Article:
LONDON — A teenager who died after eating a birthday meal at British burger chain Byron had told staff about his allergy to dairy, but was misled into thinking his order was safe to eat, a coroner has found.
Owen Carey, who was celebrating his 18th birthday at the restaurant in 2017, told waiting staff about his allergies before ordering a fried chicken burger coated in buttermilk at a London branch of the restaurant.
But he was reassured by the menu and told the burger was suitable, the UK’s Press Association (PA) reported.
Carey suffered an allergic reaction soon after eating it and died within an hour.
“The deceased made serving staff aware of his allergies. The menu was reassuring in that it made no reference to any marinade or potential allergenic ingredient in the food selected,” coroner Briony Ballard concluded in a written statement, read at Southwark Coroner’s Court during an inquest on Friday.
“The deceased was not informed that there were allergens in the order. The food served to and consumed by the deceased contained dairy which caused the deceased to suffer a severe anaphylactic reaction from which he died,” the statement added.
Outside the court, Carey’s family appealed for a change in the law to prevent similar incidents in the future.
“Owen was the shining light in our family. We are calling on the Government to change the law on allergen labelling in restaurants,” his family said in a statement reported by PA.
“We want restaurants to have to display clear allergen information on each individual dish on their menus. The food industry should put the safety of their customers first,” it added.
“It is simply not good enough to have a policy which relies on verbal communication between the customer and their server, which often takes places in a busy, noisy restaurant where the turnover of staff is high and many of their customers are very young.”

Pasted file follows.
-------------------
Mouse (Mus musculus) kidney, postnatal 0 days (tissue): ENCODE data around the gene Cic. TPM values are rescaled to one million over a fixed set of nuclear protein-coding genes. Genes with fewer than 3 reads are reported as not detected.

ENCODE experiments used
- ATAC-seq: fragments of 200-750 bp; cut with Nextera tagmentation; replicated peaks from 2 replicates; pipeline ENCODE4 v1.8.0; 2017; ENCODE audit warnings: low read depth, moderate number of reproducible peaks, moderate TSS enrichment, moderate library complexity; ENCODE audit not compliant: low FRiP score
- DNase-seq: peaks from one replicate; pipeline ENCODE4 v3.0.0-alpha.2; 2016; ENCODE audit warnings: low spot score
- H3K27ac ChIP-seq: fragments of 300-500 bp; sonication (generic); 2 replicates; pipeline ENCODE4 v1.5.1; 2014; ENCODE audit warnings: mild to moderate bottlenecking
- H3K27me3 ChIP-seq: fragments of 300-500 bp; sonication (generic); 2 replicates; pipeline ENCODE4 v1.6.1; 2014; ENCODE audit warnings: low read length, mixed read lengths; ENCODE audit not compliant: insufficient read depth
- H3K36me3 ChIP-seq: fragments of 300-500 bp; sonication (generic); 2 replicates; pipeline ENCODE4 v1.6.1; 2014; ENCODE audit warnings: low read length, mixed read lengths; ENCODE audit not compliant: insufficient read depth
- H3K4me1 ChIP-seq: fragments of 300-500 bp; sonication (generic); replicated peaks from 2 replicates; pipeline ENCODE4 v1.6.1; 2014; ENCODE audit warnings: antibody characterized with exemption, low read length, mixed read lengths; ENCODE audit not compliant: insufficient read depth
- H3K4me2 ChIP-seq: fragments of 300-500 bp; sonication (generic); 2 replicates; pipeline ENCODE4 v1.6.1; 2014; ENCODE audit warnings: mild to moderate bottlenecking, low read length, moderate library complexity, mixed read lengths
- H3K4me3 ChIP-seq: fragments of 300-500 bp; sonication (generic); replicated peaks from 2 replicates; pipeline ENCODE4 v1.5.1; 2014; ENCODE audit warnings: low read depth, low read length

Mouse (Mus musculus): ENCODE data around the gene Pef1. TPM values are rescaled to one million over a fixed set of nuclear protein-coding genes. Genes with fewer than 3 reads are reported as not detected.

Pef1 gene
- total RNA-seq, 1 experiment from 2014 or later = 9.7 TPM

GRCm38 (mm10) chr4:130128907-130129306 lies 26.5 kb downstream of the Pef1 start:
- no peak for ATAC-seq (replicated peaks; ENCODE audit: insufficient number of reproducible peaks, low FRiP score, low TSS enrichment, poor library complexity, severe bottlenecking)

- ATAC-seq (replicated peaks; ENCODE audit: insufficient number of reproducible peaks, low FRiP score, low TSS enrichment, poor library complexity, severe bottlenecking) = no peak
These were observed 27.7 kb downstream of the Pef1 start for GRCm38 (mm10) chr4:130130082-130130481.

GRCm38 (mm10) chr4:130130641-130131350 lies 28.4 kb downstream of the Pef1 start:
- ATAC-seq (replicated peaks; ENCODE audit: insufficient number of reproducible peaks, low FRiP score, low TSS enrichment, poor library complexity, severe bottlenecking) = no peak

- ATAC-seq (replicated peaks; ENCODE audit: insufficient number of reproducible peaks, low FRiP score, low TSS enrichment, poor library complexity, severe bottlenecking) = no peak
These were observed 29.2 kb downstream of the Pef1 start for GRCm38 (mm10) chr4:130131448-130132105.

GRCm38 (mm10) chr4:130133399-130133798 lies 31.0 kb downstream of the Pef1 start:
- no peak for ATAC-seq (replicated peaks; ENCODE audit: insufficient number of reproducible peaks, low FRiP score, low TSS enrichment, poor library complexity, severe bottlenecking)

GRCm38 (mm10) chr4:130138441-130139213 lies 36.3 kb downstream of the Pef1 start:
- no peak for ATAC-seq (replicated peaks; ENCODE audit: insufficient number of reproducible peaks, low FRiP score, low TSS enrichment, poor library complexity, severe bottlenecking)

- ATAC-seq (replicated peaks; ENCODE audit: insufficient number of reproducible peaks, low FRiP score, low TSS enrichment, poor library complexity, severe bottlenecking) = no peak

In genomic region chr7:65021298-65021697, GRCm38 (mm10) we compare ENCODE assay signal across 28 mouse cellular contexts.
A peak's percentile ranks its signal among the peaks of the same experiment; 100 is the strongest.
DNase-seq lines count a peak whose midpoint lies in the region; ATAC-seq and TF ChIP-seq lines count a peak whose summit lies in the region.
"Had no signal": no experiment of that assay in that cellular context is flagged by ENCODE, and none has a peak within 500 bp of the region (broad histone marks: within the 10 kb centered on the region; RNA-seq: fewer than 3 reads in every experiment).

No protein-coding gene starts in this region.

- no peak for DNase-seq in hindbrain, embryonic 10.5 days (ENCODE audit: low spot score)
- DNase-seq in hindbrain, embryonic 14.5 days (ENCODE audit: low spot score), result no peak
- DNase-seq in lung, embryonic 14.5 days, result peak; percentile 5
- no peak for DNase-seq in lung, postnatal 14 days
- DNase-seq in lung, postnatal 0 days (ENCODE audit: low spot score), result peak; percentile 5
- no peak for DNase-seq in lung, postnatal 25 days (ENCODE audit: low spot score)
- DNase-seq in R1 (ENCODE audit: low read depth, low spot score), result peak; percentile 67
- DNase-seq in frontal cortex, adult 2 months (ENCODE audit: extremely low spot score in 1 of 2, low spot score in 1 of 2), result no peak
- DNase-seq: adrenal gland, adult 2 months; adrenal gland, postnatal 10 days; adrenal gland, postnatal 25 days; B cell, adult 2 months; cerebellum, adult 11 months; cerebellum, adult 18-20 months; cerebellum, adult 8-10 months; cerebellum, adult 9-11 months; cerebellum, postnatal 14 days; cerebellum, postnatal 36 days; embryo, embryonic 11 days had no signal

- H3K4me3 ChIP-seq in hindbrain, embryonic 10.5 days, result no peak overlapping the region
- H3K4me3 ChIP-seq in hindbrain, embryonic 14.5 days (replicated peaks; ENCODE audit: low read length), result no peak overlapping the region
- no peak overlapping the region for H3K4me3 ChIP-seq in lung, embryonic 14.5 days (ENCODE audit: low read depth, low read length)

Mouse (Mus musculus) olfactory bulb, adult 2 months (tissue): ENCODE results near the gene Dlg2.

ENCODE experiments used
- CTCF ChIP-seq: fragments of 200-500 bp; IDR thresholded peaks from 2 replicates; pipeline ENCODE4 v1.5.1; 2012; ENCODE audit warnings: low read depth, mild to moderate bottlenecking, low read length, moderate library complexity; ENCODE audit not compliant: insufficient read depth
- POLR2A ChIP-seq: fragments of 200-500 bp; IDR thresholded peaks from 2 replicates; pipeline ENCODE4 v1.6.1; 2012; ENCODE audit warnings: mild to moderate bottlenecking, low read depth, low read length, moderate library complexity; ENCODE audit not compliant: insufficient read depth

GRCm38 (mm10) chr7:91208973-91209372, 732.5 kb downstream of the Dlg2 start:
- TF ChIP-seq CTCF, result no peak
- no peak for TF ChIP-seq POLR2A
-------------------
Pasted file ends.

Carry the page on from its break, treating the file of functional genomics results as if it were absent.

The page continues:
PA reported that the verdict was attended by the parents of Natasha Ednan-Laperouse, who died at 15 after eating an unlabeled sesame seed Pret a Manger baguette in 2016.
In a statement, Nadim and Tanya Ednan-Laperouse called Friday’s verdict a “landmark judgement,” adding: “We have heard remarkable parallels between Owen and Natasha’s death. Owen’s death yet again highlights the inadequacy of food information in this country.”
Byron is one of Britain’s most popular burger chains, with 35 restaurants in London and several others around the country.
Its CEO Simon Wilkinson extended his “deepest condolences” to Carey’s family in a statement. “It is a matter of great regret and sadness that our high standards of communicating with our customers were not met during Owen’s visit,” Wilkinson said.
“We believe that Byron always did its best to meet our responsibilities, but we know that this will be of no comfort to Owen’s family,” he added.